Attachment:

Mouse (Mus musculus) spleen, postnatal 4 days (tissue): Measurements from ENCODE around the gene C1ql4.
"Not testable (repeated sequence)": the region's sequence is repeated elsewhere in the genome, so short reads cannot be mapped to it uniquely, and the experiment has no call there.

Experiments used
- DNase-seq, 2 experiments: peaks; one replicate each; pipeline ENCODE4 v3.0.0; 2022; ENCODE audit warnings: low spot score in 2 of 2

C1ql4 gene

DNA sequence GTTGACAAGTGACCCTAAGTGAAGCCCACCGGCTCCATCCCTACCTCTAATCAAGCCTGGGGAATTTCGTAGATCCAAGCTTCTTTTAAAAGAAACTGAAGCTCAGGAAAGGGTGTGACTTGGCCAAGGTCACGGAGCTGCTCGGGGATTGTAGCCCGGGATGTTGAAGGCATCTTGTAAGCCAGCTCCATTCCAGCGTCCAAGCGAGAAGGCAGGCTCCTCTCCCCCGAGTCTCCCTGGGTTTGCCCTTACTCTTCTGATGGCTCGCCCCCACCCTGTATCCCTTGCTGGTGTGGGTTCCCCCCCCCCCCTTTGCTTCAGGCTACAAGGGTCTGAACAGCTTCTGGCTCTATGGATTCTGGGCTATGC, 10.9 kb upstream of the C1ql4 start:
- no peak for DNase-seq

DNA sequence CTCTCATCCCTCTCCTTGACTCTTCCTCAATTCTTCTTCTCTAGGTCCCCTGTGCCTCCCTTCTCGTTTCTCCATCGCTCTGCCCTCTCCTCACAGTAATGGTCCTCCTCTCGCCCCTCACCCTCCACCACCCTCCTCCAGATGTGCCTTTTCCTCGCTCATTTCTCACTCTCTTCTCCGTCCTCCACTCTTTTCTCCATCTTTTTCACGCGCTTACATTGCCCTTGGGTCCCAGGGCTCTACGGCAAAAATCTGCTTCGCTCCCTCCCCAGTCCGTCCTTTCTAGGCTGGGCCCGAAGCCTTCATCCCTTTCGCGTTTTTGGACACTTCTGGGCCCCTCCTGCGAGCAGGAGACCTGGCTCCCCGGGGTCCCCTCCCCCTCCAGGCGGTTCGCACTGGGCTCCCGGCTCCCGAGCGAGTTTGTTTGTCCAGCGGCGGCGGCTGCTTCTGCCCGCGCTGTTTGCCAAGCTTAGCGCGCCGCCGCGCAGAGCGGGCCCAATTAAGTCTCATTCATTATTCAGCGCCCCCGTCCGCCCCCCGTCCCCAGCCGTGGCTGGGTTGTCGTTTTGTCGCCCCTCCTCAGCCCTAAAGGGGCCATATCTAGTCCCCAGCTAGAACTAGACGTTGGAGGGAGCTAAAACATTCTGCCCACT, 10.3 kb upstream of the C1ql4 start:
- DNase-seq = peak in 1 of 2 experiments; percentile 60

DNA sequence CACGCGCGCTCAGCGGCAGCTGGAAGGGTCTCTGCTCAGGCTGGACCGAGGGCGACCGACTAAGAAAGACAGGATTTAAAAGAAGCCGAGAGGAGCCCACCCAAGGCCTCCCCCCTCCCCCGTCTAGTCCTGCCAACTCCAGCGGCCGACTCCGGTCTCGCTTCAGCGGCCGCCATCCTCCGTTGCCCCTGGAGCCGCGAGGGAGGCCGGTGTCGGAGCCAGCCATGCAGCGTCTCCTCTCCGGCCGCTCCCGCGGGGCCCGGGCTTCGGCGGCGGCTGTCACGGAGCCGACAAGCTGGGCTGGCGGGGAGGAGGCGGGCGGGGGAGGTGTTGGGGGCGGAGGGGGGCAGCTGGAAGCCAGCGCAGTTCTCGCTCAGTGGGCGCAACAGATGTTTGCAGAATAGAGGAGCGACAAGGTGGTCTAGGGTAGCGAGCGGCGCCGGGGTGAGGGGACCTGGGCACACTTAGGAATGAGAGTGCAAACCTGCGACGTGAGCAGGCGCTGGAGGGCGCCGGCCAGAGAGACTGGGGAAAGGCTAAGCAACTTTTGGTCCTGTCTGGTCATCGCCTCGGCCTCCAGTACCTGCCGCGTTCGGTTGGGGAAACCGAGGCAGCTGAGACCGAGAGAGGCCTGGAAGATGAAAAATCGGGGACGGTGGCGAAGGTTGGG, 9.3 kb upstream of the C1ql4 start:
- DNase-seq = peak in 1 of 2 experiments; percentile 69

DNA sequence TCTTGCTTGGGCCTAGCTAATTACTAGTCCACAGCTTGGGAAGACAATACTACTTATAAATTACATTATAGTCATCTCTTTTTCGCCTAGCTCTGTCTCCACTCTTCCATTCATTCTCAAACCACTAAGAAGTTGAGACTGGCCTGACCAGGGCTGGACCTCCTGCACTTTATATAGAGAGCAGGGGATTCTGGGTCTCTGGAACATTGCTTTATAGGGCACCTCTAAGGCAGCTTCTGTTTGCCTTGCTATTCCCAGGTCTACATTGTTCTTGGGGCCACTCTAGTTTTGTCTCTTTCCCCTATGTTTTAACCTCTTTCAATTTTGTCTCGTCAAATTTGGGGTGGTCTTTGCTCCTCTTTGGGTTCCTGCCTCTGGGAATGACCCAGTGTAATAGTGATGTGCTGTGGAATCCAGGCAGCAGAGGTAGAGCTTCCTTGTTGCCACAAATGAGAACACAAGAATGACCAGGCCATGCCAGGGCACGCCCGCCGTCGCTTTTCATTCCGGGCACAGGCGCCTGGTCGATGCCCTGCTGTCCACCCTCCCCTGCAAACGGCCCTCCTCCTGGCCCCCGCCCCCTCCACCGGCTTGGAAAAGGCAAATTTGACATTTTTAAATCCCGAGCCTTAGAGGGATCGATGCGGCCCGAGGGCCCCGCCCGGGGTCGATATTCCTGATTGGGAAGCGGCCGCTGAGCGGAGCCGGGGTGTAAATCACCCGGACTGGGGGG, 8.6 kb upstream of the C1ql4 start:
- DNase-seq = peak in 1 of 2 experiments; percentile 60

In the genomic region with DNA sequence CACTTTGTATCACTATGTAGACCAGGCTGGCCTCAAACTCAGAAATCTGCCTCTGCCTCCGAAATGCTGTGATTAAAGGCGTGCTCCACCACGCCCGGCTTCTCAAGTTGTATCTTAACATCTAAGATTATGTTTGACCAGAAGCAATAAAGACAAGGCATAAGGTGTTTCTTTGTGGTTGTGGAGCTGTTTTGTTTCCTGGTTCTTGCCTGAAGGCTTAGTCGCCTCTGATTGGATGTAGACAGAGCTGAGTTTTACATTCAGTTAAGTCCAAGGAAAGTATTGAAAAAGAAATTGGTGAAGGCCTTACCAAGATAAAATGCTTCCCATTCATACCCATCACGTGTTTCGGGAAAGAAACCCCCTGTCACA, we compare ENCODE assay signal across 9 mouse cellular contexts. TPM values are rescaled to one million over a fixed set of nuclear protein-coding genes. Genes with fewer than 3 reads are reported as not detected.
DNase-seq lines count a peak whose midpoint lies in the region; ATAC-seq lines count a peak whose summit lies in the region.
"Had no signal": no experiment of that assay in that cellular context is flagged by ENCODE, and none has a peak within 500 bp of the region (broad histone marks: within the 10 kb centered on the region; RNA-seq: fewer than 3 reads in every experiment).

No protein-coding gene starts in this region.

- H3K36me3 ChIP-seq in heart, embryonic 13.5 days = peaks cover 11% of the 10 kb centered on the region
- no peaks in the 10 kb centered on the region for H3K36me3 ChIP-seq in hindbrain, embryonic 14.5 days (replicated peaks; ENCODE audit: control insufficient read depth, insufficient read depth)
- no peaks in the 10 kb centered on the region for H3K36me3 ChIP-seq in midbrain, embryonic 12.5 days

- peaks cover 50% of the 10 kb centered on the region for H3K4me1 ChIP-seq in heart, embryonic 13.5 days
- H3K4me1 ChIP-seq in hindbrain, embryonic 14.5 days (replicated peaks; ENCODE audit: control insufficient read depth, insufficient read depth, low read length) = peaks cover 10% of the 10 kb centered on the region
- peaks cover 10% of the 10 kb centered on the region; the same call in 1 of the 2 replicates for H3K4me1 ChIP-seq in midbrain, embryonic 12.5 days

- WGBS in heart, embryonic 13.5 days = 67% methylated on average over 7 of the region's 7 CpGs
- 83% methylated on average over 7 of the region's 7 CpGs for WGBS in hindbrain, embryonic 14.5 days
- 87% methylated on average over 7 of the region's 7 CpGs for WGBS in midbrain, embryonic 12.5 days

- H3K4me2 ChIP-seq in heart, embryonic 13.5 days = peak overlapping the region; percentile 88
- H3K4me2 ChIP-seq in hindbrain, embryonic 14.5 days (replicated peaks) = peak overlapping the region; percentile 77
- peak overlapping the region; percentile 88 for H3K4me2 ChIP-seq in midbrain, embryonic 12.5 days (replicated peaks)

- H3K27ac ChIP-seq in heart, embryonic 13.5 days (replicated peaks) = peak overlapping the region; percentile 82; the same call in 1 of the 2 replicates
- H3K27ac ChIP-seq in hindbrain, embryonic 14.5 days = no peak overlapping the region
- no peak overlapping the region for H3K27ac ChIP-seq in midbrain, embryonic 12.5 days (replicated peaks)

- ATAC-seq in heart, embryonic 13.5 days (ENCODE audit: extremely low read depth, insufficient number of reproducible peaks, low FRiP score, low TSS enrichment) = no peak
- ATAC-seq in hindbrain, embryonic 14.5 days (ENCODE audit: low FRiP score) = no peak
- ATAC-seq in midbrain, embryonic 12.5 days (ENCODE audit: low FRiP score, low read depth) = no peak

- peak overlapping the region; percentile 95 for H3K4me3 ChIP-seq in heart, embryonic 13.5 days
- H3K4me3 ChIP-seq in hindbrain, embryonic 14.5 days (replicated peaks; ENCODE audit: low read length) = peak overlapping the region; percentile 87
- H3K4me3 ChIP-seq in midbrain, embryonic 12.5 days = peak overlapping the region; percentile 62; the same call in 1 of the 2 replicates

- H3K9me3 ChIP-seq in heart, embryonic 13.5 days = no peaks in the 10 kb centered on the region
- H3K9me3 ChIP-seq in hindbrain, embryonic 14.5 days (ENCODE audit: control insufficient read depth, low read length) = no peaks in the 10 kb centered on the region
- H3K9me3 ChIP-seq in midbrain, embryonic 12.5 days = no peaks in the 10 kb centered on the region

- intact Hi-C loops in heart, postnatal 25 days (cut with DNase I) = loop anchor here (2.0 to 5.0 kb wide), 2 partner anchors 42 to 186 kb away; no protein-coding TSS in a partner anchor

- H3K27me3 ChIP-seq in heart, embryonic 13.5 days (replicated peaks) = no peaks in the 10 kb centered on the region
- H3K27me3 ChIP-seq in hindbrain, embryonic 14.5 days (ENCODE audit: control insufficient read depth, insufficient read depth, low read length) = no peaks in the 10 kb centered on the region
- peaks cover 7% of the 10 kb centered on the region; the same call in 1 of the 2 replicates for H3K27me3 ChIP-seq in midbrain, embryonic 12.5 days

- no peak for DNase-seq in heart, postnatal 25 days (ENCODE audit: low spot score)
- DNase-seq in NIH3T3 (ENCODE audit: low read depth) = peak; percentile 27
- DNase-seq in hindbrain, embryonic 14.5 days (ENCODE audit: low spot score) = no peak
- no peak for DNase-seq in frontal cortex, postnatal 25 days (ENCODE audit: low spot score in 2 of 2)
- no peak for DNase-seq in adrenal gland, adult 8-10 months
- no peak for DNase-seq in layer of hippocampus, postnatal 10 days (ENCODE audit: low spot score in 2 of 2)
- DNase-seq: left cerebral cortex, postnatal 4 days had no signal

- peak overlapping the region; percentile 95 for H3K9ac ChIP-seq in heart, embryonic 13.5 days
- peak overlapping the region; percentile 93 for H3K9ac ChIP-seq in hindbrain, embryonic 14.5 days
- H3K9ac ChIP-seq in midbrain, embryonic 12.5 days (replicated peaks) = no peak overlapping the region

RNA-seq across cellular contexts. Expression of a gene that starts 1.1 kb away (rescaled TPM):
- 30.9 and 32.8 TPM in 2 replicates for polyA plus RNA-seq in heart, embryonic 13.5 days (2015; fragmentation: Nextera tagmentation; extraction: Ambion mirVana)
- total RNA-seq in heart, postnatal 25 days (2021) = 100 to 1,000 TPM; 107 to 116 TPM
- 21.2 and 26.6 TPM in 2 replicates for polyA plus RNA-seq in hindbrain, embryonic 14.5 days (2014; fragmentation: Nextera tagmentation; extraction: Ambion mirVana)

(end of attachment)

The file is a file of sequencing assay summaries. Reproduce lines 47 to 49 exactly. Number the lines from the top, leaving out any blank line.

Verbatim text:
- DNase-seq in NIH3T3 (ENCODE audit: low read depth) = peak; percentile 27
- DNase-seq in hindbrain, embryonic 14.5 days (ENCODE audit: low spot score) = no peak
- no peak for DNase-seq in frontal cortex, postnatal 25 days (ENCODE audit: low spot score in 2 of 2)